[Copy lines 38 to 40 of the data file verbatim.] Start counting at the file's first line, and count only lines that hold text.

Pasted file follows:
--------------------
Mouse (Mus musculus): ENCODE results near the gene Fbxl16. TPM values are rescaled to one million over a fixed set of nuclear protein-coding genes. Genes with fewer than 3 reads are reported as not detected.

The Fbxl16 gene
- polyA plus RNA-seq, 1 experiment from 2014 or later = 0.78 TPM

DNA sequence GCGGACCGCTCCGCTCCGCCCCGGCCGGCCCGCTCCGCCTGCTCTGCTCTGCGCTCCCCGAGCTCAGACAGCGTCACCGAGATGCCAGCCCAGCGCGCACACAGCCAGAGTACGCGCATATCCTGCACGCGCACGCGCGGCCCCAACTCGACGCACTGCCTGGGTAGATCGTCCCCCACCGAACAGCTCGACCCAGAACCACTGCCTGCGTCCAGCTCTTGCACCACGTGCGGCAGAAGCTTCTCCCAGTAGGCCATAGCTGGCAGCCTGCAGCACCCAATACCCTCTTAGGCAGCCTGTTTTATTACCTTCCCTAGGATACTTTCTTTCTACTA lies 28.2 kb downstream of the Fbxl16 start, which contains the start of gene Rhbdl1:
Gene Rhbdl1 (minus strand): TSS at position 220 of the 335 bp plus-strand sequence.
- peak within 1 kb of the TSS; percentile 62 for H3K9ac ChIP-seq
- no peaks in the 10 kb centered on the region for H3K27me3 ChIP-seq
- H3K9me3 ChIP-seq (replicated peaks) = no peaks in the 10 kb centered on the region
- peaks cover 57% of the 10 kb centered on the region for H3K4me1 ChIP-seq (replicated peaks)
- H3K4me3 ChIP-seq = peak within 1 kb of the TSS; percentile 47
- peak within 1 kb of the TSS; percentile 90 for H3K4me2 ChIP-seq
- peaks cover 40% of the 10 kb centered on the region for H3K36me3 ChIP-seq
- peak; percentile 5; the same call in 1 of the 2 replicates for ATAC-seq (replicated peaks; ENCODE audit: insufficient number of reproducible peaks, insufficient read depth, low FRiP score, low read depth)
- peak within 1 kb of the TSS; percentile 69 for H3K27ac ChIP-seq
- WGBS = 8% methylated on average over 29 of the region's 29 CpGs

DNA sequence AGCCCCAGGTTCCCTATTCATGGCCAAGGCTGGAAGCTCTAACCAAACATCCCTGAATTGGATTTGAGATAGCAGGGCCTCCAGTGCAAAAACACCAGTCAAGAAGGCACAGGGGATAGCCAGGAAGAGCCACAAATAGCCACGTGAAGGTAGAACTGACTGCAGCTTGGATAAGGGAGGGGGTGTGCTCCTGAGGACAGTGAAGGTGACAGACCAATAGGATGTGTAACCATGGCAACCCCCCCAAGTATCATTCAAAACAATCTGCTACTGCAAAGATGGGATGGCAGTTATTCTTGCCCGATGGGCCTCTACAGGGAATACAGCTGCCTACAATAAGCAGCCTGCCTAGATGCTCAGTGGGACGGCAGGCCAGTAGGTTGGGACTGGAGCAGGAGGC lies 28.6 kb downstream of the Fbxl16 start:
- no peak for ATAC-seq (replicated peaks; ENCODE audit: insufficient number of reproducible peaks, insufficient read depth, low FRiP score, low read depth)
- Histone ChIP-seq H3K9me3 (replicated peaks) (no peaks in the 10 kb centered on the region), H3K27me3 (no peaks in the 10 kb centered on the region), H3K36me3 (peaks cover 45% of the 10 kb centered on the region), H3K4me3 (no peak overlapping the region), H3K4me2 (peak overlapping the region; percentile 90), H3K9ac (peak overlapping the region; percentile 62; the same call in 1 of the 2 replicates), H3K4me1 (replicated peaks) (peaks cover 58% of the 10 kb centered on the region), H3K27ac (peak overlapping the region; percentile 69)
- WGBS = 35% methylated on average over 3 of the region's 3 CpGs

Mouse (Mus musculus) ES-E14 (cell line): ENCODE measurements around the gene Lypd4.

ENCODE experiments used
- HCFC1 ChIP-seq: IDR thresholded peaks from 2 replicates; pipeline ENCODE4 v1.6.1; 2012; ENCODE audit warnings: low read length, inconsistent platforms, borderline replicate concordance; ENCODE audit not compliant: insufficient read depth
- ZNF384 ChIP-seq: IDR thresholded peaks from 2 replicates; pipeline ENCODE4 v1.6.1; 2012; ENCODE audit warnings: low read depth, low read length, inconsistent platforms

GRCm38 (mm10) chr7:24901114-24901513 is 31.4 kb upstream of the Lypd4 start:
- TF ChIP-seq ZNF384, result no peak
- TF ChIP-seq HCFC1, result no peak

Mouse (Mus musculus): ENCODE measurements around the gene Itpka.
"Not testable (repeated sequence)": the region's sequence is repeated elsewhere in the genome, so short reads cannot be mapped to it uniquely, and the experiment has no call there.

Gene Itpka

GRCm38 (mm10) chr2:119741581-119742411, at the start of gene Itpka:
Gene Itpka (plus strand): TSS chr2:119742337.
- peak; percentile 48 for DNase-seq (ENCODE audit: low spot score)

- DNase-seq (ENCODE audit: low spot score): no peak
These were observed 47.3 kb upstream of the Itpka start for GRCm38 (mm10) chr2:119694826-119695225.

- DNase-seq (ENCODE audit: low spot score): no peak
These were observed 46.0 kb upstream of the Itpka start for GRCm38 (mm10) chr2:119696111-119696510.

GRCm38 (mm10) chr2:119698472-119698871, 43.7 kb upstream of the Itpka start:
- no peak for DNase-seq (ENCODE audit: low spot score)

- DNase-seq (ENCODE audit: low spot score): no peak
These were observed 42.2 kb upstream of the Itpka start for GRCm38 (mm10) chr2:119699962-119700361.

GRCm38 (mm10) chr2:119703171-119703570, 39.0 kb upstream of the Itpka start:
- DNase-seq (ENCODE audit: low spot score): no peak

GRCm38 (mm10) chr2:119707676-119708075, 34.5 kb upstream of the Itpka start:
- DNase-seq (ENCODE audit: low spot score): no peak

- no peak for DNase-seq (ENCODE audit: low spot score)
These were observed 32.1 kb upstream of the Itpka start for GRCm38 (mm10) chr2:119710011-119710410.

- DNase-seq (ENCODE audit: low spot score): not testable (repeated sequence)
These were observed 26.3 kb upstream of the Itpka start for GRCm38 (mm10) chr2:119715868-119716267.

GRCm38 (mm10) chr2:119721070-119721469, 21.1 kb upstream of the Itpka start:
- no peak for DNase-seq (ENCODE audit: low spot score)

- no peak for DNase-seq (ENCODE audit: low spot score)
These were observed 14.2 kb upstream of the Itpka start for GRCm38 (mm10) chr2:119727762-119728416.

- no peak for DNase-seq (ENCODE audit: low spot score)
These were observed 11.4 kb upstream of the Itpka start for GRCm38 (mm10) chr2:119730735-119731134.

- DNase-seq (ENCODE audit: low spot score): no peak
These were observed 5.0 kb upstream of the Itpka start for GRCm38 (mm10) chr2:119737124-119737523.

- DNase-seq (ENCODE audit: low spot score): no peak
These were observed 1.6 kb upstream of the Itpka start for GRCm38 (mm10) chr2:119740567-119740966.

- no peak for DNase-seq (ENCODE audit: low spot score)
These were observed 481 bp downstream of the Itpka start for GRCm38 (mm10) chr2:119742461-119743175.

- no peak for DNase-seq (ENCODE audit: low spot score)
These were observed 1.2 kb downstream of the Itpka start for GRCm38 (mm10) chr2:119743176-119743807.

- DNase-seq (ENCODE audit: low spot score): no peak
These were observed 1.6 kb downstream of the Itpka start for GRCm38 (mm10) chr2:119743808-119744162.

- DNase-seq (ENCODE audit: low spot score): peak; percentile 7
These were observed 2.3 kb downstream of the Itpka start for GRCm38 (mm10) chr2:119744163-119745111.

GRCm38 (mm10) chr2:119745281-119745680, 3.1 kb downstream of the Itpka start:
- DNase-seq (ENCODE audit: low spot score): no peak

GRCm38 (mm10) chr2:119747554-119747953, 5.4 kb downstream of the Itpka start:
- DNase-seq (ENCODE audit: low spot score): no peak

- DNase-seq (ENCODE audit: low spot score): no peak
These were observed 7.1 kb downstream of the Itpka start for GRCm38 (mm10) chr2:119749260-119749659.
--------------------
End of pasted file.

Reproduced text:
- no peak for DNase-seq (ENCODE audit: low spot score)

- DNase-seq (ENCODE audit: low spot score): no peak
These were observed 42.2 kb upstream of the Itpka start for GRCm38 (mm10) chr2:119699962-119700361.